Respiratory distress in the newborn

Suzanne Reuter, Chuanpit Moser, Michelle Baack

Research output: Contribution to journalArticle

59 Citations (Scopus)

Abstract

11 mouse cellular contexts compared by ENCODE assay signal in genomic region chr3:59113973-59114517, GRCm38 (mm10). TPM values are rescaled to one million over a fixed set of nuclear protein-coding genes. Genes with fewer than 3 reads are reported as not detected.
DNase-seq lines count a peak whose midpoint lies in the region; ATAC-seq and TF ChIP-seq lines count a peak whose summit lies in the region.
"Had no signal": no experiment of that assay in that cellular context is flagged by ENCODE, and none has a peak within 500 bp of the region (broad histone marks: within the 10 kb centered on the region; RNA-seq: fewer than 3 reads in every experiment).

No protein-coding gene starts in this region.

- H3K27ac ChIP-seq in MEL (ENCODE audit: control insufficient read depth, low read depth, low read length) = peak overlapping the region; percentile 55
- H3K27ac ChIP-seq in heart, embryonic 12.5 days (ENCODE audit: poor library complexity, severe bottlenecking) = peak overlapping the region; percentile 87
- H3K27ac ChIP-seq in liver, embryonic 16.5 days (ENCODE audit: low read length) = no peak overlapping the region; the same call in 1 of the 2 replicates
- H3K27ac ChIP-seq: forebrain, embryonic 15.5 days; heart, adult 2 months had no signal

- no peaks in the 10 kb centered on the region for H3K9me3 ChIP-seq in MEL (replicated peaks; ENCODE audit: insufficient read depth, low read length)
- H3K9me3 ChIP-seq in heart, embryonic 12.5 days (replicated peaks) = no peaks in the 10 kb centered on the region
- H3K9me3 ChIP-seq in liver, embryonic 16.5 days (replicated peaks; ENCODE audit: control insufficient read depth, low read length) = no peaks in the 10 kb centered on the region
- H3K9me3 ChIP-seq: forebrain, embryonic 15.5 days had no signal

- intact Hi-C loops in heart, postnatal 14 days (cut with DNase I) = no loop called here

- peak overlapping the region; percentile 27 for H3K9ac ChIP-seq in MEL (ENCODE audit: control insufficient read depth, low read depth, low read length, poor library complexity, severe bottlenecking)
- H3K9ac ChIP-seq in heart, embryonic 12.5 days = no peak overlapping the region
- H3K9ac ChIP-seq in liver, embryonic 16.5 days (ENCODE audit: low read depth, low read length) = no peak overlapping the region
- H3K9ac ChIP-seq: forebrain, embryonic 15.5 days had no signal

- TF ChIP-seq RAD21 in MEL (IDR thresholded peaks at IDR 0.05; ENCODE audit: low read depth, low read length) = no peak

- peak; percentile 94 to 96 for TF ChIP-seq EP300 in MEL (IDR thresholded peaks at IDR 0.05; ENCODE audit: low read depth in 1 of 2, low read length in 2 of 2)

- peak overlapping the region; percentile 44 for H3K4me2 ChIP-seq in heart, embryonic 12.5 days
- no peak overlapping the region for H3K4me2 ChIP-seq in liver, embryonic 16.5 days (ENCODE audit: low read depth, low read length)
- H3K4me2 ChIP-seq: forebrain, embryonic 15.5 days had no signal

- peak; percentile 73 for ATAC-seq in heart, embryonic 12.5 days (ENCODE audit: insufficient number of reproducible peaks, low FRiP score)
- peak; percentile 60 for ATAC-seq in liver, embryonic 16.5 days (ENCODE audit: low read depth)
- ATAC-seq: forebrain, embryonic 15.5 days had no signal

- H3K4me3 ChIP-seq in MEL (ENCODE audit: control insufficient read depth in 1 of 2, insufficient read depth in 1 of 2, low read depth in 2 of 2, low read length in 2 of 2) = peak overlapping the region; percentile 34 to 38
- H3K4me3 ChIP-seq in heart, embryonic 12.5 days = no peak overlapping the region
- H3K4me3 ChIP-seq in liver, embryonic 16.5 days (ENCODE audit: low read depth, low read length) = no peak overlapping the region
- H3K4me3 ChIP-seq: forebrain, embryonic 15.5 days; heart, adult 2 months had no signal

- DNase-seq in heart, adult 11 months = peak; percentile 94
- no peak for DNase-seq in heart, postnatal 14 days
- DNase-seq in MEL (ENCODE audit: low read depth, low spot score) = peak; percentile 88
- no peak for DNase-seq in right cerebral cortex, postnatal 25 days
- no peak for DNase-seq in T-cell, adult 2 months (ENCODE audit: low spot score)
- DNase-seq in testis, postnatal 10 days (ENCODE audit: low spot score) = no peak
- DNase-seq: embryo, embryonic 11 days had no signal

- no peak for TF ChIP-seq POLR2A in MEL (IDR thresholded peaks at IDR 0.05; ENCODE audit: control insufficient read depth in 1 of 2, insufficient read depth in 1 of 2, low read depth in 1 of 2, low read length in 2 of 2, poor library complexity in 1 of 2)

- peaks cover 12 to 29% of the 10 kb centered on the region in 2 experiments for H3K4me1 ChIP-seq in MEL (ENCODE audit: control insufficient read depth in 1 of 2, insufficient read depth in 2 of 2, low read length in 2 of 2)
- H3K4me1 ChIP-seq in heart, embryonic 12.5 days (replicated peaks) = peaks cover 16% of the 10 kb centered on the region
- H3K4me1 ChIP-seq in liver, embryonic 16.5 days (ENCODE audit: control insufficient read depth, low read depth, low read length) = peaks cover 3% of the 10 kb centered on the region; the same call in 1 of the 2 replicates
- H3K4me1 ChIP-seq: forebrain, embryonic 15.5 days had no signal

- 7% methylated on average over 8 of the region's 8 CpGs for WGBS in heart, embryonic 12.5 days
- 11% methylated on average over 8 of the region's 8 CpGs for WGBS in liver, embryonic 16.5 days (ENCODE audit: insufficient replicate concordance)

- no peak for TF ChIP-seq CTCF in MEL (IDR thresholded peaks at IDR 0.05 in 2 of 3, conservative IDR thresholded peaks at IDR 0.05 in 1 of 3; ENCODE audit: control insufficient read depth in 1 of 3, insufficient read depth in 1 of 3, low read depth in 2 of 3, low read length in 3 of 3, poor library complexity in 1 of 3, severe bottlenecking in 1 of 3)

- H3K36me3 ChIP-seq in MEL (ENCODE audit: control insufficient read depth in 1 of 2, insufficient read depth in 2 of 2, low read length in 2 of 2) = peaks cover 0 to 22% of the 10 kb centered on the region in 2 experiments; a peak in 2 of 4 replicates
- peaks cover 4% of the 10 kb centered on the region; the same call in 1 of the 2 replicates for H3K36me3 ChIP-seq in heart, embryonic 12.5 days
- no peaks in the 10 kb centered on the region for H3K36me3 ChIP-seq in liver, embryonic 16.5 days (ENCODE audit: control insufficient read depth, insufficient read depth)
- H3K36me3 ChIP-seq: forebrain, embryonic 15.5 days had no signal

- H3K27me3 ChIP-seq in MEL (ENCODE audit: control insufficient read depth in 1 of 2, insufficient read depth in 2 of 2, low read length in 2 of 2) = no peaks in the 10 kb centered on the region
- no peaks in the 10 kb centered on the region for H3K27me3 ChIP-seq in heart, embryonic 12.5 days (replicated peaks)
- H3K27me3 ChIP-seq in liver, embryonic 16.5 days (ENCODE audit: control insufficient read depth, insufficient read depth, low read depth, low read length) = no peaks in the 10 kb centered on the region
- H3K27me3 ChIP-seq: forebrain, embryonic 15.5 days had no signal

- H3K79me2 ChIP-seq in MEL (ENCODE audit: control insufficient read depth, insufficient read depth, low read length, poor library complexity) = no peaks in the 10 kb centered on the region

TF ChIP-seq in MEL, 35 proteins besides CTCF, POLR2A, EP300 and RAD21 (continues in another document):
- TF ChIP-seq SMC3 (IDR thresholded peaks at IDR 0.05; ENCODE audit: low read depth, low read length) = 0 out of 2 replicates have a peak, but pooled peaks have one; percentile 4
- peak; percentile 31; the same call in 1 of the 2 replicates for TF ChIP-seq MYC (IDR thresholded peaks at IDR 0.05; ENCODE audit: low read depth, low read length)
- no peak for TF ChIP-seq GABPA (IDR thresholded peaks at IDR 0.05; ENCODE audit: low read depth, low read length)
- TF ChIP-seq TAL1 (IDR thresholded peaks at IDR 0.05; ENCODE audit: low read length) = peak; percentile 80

• Respiratory distress presents as tachypnea, nasal flaring, retractions, and grunting and may progress to respiratory failure if not readily recognized and managed. • Causes of respiratory distress vary and may not lie within the lung. A thorough history, physical examination, and radiographic and laboratory findings will aid in the differential diagnosis. Common causes include transient tachypnea of the newborn, neonatal pneumonia, respiratory distress syndrome (RDS), and meconium aspiration syndrome (MAS). • Strong evidence reveals an inverse relationship between gestational age and respiratory morbidity. (1)(2)(9)(25)(26) Expert opinion recommends careful consideration about elective delivery without labor at less than 39 weeks' gestation. • Extensive evidence, including randomized control trials, cohort studies, and expert opinion, supports maternal group B streptococcus screening, intrapartum antibiotic prophylaxis, and appropriate followup of high-risk newborns according to guidelines established by the Centers for Disease Control and Prevention. (4)(29)(31)(32)(34) Following these best-practice strategies is effective in preventing neonatal pneumonia and its complications. (31)(32)(34) • On the basis of strong evidence, including randomized control trials and Cochrane Reviews, administration of antenatal corticosteroids (5) and postnatal surfactant (6) decrease respiratory morbidity associated with RDS. • Trends in perinatal management strategies to prevent MAS have changed. There is strong evidence that amnioinfusion, (49) oropharyngeal and nasopharyngeal suctioning at the perineum, (45) or intubation and endotracheal suctioning of vigorous infants (46)(47) do not decrease MAS or its complications. Some research and expert opinion supports endotracheal suctioning of nonvigorous meconium-stained infants (8) and induction of labor at 41 weeks' gestation (7) to prevent MAS.